30 September -1 October: Pootling around Porthgain

Author: Mrs A

Location: Porthgain, Pembrokeshire, UK

It was a very short drive to our next location, the tiny village of Porthgain on the west coast. I had read on one of our travel apps, about a motorhome parking spot with power and water available opposite the pub, and as we pulled in, we were relieved to find that nobody had nabbed it before us.

Porthgain hasn’t changed a great deal over the years, having had its heyday in the late 1800s and early 1900s, with a huge slate sawmill and exporting cut slate from the harbour on steam ships. Later the factory changed to creating slate bricks, and then stone for road surfacing. These days people visit predominantly to access the coast path, and they are well serviced (for such a small place) with a fish restaurant (with great reviews), art gallery, ice cream shop (closed. for the winter) and a pub, The Sloop Inn.

Large brick structures dominate the harbour, and are the first thing you see as you enter. These are known as hoppers, and were used to store crushed stone before shipping. They are now protected against change as important historical buildings (Scheduled National Monument).

The brick hoppers are covered in ivy and barred against entry

We had a look around the harbour and art gallery, which sells paintings and prints from local and Welsh artists, and booked into the pub for dinner. It’s been a while between dinners out, and quite exciting to have someone else do the cooking and cleaning up for us!

Look carefully on the right hand side of the central shed, and you will see Truffy tucked in beside an old fishing hut
A photo of the harbour from the early 1900s when it was a busy port shipping out slate
The Sloop Inn, established in 1743. An example of a slate brick wall as you enter.
Scampi and chips for me – reminding me of childhood New Year’s Eve dinners with my cousins! Mark had a roast lamb from the proprietor’s farm

We had a delicious meal, and throughout the evening managed to chug our way through a whole bottle of wine – unheard of for us these days! As with most establishments, the only place we were allowed to not wear a mask was at the table – any movement around the pub was discouraged, and then only while masked up. We got the feeling that not all of the waiting staff were used to serving customers at the table.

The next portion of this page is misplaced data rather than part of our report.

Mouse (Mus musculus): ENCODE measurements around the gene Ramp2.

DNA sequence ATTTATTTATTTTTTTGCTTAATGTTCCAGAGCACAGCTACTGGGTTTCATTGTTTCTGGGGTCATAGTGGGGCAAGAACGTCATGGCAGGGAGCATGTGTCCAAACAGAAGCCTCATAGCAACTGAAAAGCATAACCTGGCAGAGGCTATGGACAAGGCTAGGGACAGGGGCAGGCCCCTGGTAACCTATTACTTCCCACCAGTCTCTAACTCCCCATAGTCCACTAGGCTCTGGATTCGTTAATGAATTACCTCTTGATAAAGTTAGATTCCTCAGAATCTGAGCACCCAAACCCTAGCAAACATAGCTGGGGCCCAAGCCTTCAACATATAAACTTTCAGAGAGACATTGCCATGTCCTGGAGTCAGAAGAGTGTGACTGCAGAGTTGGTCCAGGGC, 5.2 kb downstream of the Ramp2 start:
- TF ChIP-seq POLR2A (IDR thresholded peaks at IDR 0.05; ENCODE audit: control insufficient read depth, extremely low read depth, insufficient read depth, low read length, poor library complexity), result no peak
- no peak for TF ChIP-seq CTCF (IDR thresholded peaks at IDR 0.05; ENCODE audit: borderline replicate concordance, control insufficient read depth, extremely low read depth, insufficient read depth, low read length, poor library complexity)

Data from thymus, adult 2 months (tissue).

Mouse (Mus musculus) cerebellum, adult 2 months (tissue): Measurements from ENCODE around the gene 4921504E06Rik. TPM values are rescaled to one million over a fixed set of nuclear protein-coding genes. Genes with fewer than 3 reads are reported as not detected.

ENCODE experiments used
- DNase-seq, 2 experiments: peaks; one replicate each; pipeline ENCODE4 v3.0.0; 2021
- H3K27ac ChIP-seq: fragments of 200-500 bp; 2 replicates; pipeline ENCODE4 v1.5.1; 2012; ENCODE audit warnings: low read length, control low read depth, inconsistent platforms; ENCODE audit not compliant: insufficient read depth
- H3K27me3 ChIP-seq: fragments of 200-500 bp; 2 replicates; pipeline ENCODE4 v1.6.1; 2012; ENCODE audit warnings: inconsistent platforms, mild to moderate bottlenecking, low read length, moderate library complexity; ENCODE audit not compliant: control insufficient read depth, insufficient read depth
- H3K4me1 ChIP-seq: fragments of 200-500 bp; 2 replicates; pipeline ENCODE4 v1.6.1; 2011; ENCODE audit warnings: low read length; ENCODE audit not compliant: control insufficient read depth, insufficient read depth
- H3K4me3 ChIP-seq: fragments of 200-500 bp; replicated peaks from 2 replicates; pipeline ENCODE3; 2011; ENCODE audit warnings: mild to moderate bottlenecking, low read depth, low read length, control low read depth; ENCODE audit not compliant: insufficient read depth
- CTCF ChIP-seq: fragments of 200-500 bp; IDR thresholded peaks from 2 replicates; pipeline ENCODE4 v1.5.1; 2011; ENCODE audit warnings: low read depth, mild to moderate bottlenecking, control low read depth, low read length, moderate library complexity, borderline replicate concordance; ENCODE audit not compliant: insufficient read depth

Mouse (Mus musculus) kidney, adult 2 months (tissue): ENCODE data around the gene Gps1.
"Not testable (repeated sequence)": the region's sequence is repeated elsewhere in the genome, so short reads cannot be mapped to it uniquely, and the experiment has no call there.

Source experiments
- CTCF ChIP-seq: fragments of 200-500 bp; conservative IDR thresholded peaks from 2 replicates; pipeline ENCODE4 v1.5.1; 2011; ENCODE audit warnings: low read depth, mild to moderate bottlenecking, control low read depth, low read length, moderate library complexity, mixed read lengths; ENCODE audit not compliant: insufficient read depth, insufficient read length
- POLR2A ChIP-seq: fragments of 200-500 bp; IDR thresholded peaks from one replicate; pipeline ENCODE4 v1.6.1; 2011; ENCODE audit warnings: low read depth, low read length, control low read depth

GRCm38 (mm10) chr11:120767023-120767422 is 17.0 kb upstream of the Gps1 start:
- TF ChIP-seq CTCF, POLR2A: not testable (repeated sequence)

Some of the houses are brightly coloured here

The following morning was clear and bright so we decided to take advantage and head off on a hike along the cliff tops before we moved on to our next location. The sun is rising around 7.30am so by the time we got walking at 8.15am the sun was not too high and the light just delightful.

Looking south towards the stone pillar marking the entrance to the harbour
We head north, where another marker glows in the morning light

There is a huge amount of human history along this coast, with incredible views. We passed a standing stone, and concluded our walk at the Llwynog Arian Stone Circle, where we sat on a fallen stone and enjoyed a cup of tea, admiring the views. The stone circle had only 11 stones, rather than the usual 12. I assumed some vandals had rolled one off the cliff, but legend has it that a Welsh giant (Owain of Trefin) had tossed the 12th stone to the nearby headland, and that was the solitary standing stone we had come across.

A cairn built by hikers…we added our stones
Almost an island – this was once the headland, and is now a refuge for seals and seabirds
Another piece of spectacular coastline
The path winds along the clifftop with incredible views at every turn
Wishing we didn’t have to stop
A very special coastline on a day like this
Is this the stone the giant tossed?

Reluctantly we turned around and headed back to Truffy. We needed to buy more food supplies and had booked onto a camp site up the coast for the night.

Heading back

We spotted more seals, including some bright white pups left high and dry by the retreating tide. They looked so helpless lying there amongst the seaweed and rock, watched over by curious seagulls, their mothers calling out from the water below.

We could see for miles on this clear day
The last of the yellow gorse flowers are blooming on the headland
Back in Porthgain Harbour to wash our boots off on the beach

It was a short visit, but very special. Porthgain was a friendly little village with an authentic feel, touched with history. We drove off with the cloud steadily increasing during the afternoon. Another wet and wild storm is approaching the British Isles, so we feel pleased we made the most of the good weather while we could.

2 Replies to “30 September -1 October: Pootling around Porthgain”

  1. Lovely to see photos, fantastic quality as usual. Myself and hubby stayed at youth hostel in broad haven only last week. Very impressed with set up and facilities. Went cycling to St David’s ( some stupid steep climbs). Enjoy your continued adventures.

    1. Oh yes there are some very steep climbs – well done! Since then we have pretty much been locked in Truffy – feeling a little bit of cabin fever now and I see in the forecast we have another day of strong winds and rain ahead. Arghh! Missing my walking boots!

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